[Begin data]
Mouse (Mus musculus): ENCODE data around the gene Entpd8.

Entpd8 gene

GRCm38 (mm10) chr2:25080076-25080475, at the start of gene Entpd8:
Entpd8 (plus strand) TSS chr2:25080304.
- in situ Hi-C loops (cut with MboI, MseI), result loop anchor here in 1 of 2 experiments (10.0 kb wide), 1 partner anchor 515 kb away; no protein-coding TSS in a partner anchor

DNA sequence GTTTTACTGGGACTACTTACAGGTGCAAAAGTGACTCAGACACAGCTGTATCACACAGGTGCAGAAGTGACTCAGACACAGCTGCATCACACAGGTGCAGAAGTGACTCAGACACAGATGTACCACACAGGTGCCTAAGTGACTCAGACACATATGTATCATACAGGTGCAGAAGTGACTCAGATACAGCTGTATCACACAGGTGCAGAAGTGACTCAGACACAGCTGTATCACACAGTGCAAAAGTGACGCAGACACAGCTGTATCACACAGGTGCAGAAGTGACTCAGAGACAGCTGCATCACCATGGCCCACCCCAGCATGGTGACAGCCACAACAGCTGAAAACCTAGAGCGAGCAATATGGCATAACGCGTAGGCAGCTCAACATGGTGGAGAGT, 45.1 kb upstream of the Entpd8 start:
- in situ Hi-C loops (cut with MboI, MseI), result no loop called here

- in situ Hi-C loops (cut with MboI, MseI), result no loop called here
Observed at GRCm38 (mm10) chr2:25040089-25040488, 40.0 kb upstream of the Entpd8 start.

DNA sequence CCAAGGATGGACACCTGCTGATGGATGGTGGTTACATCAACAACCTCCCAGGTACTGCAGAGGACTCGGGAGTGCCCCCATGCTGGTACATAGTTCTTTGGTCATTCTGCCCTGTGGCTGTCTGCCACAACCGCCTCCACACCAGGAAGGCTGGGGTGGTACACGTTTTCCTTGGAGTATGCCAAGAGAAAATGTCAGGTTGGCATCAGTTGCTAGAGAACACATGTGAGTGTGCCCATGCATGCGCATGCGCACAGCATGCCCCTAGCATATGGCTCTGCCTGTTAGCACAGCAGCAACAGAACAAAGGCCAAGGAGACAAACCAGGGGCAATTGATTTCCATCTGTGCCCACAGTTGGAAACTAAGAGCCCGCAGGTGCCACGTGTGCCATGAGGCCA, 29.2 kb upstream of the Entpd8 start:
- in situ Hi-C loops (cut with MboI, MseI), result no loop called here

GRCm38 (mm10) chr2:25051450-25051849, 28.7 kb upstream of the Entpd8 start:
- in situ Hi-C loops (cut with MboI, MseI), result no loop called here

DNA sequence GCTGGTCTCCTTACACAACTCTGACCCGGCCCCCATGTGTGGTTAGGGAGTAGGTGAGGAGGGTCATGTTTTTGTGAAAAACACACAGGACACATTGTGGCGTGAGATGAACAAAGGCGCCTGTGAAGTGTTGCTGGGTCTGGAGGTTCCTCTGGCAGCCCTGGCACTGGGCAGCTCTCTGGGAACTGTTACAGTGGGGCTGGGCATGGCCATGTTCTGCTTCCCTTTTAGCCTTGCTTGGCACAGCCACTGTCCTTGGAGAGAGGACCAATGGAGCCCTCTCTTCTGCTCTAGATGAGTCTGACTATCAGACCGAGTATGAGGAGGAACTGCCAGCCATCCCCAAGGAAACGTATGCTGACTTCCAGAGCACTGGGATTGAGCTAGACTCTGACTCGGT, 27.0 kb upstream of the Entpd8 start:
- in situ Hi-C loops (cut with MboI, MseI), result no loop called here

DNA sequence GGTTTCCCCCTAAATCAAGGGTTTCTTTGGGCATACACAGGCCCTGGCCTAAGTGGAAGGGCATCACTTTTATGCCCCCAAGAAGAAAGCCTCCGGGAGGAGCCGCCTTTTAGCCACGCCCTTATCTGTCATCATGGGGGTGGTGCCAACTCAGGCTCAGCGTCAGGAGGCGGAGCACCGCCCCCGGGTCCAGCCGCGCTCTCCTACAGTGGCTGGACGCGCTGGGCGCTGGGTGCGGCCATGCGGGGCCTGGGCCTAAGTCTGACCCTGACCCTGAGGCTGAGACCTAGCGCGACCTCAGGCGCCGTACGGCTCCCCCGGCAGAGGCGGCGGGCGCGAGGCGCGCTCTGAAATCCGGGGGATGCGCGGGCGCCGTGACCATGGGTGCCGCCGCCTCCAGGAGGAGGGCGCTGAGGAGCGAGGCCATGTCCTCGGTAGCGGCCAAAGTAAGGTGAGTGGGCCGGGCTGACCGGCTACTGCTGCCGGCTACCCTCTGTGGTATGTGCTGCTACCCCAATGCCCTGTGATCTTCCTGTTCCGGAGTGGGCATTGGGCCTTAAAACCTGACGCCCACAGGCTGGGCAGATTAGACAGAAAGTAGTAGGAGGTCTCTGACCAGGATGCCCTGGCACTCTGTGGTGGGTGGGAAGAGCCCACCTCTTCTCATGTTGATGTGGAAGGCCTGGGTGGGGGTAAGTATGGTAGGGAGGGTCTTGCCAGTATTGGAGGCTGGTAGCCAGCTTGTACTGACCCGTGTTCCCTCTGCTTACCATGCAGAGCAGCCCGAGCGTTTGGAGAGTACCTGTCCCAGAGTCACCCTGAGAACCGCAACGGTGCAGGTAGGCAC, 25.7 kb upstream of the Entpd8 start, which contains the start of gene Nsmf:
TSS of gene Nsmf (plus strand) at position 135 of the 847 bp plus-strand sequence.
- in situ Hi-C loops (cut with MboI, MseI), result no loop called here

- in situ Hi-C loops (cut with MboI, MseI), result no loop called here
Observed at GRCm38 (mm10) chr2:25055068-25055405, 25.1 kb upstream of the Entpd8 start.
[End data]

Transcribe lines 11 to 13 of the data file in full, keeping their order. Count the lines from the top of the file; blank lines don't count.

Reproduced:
- in situ Hi-C loops (cut with MboI, MseI), result no loop called here

GRCm38 (mm10) chr2:25051450-25051849, 28.7 kb upstream of the Entpd8 start:
- in situ Hi-C loops (cut with MboI, MseI), result no loop called here